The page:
Spock, Scott, and Chekov devise a plan to ambush the Narada by dropping out of warp behind Saturn’s moon, Titan. Kirk and Spock beam aboard the Narada. While Kirk rescues Pike, Spock retakes the elder Spock’s ship, destroys the drill and lures the Narada away from Earth before piloting a collision course. The Enterprise arrives and beams Kirk, Pike, and Spock away before the collision, which ignites the remaining red matter and creates a black hole within the Narada’s superstructure. Kirk offers to help rescue Nero and his crew, but the Romulan refuses and the Narada is destroyed. The Enterprise escapes the same fate by ejecting and igniting the ship’s warp drive reactor cores, the resulting explosion pushing them clear. Why were Chekov and Scotty needed to devise a plan to ambush the Narada in the first place? What was Scotty doing on the Bridge? What was he doing aboard the Enterprise? He was not an official member of the crew. And could someone please explain how Spock managed to fly a starship that was 154 years ahead of his time? Who was in command of the Enterprise, while Kirk and Spock were aboard the Narada?
The movie ends with Kirk receiving adulation by Starfleet for his actions against Nero and command of the Enterprise. Spock decides to remain in Starfleet and become the Enterprise’s First Officer. God, I hate this. What exactly did Kirk do in this movie, besides act like a complete asshole? Well, he did rescue Captain Pike. But the latter also assisted in the rescue. It was Spock who came up with the plan to ambush the Narada. It was the person in command of the Enterprise who prevented Spock from being blown to bits by Romulan missiles, while he was inside Old Spock’s ship. It was Spock who destroyed the Narada. Sulu’s flying and Scotty’s engineering skills prevented the Enterprise from being destroyed by the black hole that destroyed the Narada. Why in the hell would Starfleet give most of the credit to Kirk? How in the hell did a cadet, who had yet to graduate, end up with command of Starfleet’s flagship? What kind of military organization is this?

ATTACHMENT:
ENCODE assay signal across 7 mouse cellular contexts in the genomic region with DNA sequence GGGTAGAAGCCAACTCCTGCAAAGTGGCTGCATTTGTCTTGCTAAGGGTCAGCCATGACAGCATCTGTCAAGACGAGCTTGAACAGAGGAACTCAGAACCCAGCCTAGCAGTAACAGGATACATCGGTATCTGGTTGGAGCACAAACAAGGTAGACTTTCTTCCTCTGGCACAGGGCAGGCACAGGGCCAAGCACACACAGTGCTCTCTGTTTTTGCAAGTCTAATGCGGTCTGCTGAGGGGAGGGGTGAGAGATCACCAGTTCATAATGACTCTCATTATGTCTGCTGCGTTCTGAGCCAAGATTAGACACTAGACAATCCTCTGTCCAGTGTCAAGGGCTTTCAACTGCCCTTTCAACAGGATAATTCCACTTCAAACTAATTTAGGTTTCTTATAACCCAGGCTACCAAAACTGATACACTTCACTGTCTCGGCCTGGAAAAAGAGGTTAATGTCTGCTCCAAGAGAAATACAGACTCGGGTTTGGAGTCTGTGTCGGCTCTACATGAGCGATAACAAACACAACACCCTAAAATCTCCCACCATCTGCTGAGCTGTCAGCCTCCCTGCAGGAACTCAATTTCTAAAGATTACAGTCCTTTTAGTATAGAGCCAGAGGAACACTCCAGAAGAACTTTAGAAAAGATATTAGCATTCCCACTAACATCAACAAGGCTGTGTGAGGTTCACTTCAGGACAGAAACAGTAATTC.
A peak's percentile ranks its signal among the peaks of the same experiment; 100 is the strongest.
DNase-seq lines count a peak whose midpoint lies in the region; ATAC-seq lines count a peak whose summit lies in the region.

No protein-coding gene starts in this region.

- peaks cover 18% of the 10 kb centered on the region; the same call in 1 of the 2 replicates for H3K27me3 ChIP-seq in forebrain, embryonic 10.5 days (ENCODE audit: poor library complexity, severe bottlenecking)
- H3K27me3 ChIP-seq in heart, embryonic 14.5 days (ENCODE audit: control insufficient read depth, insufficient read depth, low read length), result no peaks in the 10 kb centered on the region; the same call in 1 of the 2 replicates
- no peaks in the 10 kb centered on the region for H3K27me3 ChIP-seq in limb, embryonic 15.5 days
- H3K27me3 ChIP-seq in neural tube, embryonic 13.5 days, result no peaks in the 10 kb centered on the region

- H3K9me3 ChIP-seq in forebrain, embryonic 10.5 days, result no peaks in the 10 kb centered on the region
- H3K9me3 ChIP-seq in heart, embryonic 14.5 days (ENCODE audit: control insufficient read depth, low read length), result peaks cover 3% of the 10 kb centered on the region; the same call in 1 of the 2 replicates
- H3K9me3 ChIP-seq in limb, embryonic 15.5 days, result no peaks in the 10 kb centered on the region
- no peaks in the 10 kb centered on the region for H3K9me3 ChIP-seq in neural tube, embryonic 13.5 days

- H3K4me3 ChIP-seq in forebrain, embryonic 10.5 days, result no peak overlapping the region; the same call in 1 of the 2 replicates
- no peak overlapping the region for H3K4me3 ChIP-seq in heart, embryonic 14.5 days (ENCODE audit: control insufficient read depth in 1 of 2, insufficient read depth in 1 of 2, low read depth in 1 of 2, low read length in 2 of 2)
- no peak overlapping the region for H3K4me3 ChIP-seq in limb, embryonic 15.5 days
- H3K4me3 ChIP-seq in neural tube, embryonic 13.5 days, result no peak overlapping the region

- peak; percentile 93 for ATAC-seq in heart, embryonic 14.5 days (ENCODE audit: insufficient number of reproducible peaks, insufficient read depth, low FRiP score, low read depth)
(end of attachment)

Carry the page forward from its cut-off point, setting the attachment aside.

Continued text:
I had one last problem with the movie . . . namely one Pavel Chekov. In the original timeline, Chekov was born in 2245, which would have made him thirteen years old in this movie. According to one of the screenwriters, Roberto Orci, Nero’s appearance in the past caused a ripple effect, allowing Chekov to be born four years earlier in 2241. God, how lame! I suppose one could accept this explanation. But how does one explain Chekov’s transformation from an intelligent and competent Starfleet junior officer to a child prodigy? I really cannot see how a time ripple effect could change a character’s personality traits. Not to that degree.
The movie’s only strengths proved to be the characters originally created by Gene Roddenberry, and the cast of actors hired to portray them in this film. Both Chris Pine and Zachary Quinto did excellent jobs in creating the genesis of the Kirk/Spock friendship. They also managed to re-capture the essence of both characters without parodying William Shatner and Leonard Nimoy’s past performance. Zoe Saldaña’s Nyota Uhura seemed a little more fiery than Nichelle Nichols’ interpretation, but I thought she was great as the Communications officer. Her only misstep was that she had been forced to attempt some kind of romantic chemistry with Quinto. And as I had stated earlier, both were doomed to fail, due to the characters they were portraying. And so was Karl Urban as Leonard McCoy. Granted there were moments when he seemed to be aping DeForrest Kelly, but I had enjoyed his performances so much that I tolerated those moments. John Cho was deliciously cool and slightly sardonic as Sulu. And I thought it was a great touch that the screenwriters remembered Sulu’s penchant for fencing . . . and used it in a great fight scene. Anton Yelchin made a charming and energetic Chekov with probably a more authentic Russian accent than Walter Koenig. However, I found his role as a 17 year-old commissioned Starfleet officer rather questionable, considering that Chekov has never been portrayed as some kind of “boy genius” like Wesley Crusher. I hate to say this, but I found Simon Pegg’s interpretation of Montgomery “Scotty” Scott disappointing and rather annoying. Pegg tried to infuse the character with a lot of broad humor. Unfortunately, it turned out to be too broad. His Scotty was so over-the-top that I found myself longing for another character to shoot him with a phaser.